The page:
“It’s such a special wine, with so much of the texture and weight of an Old World Chardonnay, but a flavor profile that’s authentically Californian.”

To taste, they invite guests to join their mailing list and attend their release parties, recently hosted at chic Luma Bar & Eatery in Petaluma. Or look for the couple at Preston Farm & Winery, one of their favorite stops, where they treasure bottlings of Barbera, Carignan, and Nero d’Avola ( “Their wines are excellent, and the farm is such a beautiful, integrated ecosystem of grapes, animals, other crops, and the natural surroundings. It’s really a gold standard of what farming in Sonoma County can look like.”

Birdhorse Wines,

Corinne Rich and Katie Rouse of Birdhorse Wines. (Emma K. Creative)
Ken Fulk created intimate sitting areas such as this in Three Sticks Wines' Adobe tasting room.
Tree Sticks Wines tasting room in Sonoma. (Three Stick Wines)

Custom white papel picado banners flutter in the breeze at the beautifully preserved 1842 Vallejo-Casteñada Adobe in downtown Sonoma, home to Three Sticks Wines, vintner Bill Price’s award-winning Pinot Noir and Chardonnay house. Not to be missed.

Learn the art of sabrage— using the blunt edge of a sword to open a bottle of sparkling wine—at Healdsburg favorite Breathless Wines. After you learn to open the bottle, you get to drink it.

Breathless Wines held its holiday party featuring sabering, the art of lopping off the top of a bottle of bubbly with a sword, in addition to wine and food pairings. (Jeremy Portje)
At Breathless Wines in Healdsburg. (Jeremy Portje/For Sonoma Magazine)

Top 3 for High-End Design

Ram’s Gate Winery, Sonoma: This hilltop destination in the Carneros gives off Belgian country vibes and was designed by Orlando Diaz-Azcuy, a member of Interior Design magazine’s Hall of Fame.

Reeve Wines, Healdsburg: Noah and Kelly Dorrance cofounded Healdsburg’s Banshee Wines in 2009, and Reeve, named for their son, is one of the couple’s two spin-off projects after Banshee. Kelly also runs a Healdsburg antique shop, and the tasting lounge here is decorated with her gorgeous finds. Events hosted here benefit Everytown for Gun Safety.

Marine Layer, Healdsburg: As envisioned by standout local interior designers The Hommeboys, this is a Moroccan-inspired lounge for cool-climate Pinot Noir and Chardonnay from the Sonoma Coast.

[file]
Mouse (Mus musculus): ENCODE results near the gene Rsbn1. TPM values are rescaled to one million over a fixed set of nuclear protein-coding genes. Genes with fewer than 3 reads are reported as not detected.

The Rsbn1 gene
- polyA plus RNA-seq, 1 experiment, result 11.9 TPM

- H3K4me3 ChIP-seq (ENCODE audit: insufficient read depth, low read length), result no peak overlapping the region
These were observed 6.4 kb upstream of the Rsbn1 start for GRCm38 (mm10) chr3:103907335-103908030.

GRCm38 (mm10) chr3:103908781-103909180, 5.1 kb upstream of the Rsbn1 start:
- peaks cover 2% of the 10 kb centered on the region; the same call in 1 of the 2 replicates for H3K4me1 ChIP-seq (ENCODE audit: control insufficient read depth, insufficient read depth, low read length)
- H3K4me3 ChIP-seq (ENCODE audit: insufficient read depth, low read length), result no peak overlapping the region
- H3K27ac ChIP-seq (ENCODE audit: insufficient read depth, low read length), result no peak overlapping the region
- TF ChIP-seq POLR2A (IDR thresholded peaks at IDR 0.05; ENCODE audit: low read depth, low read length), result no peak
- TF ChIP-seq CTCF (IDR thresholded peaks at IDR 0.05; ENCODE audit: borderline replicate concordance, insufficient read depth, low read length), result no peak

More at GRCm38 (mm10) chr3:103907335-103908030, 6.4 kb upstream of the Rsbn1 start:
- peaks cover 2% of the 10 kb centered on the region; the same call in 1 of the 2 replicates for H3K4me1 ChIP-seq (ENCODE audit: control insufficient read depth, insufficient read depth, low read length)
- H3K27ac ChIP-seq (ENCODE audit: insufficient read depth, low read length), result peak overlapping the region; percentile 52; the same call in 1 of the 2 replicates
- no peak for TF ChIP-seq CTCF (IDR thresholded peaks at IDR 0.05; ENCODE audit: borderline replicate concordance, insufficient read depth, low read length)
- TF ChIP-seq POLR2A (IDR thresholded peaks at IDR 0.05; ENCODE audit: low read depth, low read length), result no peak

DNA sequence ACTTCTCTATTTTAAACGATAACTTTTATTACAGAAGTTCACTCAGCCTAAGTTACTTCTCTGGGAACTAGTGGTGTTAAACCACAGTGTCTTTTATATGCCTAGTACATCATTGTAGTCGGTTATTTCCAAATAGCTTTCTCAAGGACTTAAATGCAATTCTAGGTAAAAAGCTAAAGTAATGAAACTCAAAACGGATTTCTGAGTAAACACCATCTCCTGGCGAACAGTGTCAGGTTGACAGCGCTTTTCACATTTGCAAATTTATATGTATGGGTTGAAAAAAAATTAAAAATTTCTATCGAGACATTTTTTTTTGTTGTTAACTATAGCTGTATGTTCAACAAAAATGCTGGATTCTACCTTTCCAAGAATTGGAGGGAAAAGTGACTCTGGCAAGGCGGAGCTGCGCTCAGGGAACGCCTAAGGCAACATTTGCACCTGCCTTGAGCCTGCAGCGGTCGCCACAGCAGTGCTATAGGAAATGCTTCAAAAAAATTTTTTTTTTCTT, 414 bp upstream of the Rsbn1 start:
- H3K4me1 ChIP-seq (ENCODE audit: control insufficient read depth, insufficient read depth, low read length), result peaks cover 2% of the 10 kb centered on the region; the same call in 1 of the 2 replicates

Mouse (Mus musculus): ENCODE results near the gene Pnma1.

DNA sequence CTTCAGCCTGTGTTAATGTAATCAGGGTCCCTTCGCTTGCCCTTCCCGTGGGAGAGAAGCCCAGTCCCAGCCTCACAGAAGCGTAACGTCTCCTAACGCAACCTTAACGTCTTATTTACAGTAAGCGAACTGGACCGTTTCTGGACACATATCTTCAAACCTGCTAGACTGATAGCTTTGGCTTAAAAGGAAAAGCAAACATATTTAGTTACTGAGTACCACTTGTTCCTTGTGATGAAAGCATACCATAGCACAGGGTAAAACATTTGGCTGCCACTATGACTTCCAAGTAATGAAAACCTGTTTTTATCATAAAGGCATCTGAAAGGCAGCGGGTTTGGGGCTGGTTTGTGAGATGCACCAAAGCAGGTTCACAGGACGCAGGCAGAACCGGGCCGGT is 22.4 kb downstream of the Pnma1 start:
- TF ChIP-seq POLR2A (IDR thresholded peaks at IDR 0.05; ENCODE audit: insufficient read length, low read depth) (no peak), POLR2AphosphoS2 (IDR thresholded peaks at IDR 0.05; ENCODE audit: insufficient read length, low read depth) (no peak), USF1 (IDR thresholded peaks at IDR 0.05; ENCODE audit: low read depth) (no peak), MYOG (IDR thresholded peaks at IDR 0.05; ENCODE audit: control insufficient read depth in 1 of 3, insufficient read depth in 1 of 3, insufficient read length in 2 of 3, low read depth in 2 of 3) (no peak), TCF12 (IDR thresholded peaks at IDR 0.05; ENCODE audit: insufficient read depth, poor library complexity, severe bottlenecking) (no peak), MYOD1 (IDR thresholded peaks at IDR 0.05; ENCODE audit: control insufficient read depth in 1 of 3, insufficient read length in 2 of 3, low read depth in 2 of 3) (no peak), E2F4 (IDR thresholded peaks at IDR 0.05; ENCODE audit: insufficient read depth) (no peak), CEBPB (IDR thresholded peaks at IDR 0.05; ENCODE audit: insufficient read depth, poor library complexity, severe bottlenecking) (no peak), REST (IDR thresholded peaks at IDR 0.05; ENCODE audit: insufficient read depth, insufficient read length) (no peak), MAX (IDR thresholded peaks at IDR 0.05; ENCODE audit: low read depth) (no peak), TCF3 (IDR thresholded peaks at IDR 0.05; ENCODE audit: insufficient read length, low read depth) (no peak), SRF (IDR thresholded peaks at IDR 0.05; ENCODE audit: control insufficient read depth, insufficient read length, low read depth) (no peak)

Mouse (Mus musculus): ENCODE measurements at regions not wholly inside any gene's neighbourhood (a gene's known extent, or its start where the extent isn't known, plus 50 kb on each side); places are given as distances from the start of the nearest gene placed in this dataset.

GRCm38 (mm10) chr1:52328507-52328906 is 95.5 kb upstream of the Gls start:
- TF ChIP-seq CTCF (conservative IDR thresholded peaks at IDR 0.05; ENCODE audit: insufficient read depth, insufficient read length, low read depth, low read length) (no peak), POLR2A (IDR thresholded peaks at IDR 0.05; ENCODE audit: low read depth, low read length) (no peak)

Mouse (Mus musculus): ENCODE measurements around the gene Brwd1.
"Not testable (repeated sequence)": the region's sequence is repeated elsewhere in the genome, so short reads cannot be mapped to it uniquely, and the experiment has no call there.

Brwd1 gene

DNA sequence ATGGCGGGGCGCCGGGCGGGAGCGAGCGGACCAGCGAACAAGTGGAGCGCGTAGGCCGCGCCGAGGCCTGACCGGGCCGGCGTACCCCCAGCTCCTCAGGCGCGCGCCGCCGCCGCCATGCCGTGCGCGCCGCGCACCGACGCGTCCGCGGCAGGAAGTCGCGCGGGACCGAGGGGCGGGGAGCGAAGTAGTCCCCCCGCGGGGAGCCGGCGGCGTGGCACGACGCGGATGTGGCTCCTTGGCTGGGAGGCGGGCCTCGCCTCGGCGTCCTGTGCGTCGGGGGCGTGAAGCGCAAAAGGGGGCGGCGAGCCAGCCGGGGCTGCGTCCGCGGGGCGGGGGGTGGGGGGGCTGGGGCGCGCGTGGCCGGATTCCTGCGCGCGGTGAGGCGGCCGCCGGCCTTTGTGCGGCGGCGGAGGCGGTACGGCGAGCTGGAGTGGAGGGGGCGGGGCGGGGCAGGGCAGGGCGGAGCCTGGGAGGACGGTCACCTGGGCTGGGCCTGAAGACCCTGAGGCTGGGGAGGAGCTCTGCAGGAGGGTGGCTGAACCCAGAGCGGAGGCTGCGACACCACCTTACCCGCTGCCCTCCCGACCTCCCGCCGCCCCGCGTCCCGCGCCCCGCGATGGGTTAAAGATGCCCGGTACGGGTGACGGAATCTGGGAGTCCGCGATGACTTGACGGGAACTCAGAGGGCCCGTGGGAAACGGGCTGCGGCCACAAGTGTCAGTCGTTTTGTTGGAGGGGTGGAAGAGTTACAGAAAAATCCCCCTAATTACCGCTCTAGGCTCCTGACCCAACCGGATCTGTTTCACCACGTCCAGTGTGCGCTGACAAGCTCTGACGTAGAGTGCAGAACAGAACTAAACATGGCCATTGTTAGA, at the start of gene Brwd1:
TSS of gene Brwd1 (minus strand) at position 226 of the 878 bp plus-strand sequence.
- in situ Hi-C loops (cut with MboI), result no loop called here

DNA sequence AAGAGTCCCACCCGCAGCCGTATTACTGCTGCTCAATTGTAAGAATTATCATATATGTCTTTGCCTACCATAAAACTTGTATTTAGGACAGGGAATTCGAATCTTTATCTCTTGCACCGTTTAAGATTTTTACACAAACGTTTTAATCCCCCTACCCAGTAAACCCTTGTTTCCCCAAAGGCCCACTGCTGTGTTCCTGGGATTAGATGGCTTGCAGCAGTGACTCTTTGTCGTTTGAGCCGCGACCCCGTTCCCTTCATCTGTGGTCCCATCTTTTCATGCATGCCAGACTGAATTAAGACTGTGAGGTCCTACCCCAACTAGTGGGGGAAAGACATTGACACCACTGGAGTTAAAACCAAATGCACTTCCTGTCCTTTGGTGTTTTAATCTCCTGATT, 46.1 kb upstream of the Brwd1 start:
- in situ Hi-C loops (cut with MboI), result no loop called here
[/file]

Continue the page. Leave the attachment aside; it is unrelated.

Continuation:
The Marine Layer tasting room in Healdsburg. (Gretchen Gause)
The Marine Layer tasting room in Healdsburg. (Gretchen Gause)
The Marine Layer tasting room in Healdsburg. (Gretchen Gause)
The bathroom at the Marine Layer tasting room in Healdsburg. (Gretchen Gause)

Taste With a Pro: William Allen, Two Shepherds

The Two Shepherds winery is low on glamour, says Allen, but rich in uncommon grape varieties. “You will often get to taste some really unusual things, like our Grenache Blanc, which we make as a normal white and as an orange wine,” he says. “Or we have a carbonic Carignan versus a regular Carignan, so we can show you the different expressions.”

When friends ask for winery recommendations, Allen often sends them to the wonderfully laid-back Ryme Cellars in Forestville ( “I love Megan and Ryan Glaab,” he says. “They make unusual varieties and their wines are super-awesome. They just have really fun, clean, interesting things that you’re not going to find in a lot of places, and it’s super-upbeat.” Two Shepherds Winery, tastings from $20. 7763 Bell Rd., Windsor. 415- 613-5731, 

“I Want to Support Sustainable and Regenerative Farming.”

Medlock Ames Winery: Co-founder Ames Morison is an industry thought leader in sustainability planning and new trends in organic viticulture. A sound-immersion tour ($75) of their Bell Mountain Ranch property is an introduction to his approach. From $65. 13414 Chalk Hill Rd., Healdsburg. 707431-8845,

Hanzell Vineyards: Award-winning Chardonnay and Pinot Noir are created here in balance with organic vegetable gardens and orchards. Ducks and chickens wander the vineyards and a herd of fire-suppression pigs (yes, pigs!) loosen soils and tramp down overgrowth. $65. 18596 Lomita Ave., Sonoma. 707-9963860,

Benziger Family: Winery Mike Benziger is a leader in biodynamic grapegrowing, a holistic method attuned to building the strength of the soil. On a tram tour into the vineyards ($35), learn about biodynamics and see the farm’s insectary gardens. From $75.1883 London Ranch Rd., Glen Ellen. 888-490-2739,

Ridge Vineyards, Lytton Springs: The solar-powered winery is made of straw bales plastered over with vineyard clay, an insulated design that stays cool in summer and warm in winter. The estate Zinfandel vines are more than 115 years old and have thrived after the changeover to organic practices. From $30. 650 Lytton Springs Rd., Healdsburg. 707-433-7721, 

DeLoach Vineyards: The estate has been farmed biodynamic ally since 2009, and tasting room guests are invited to tour the “Theater of Nature,” as they call it—a wander through 20 acres of culinary gardens and vineyards. From $35. 1791 Olivet Rd., Santa Rosa. 707-755-3300,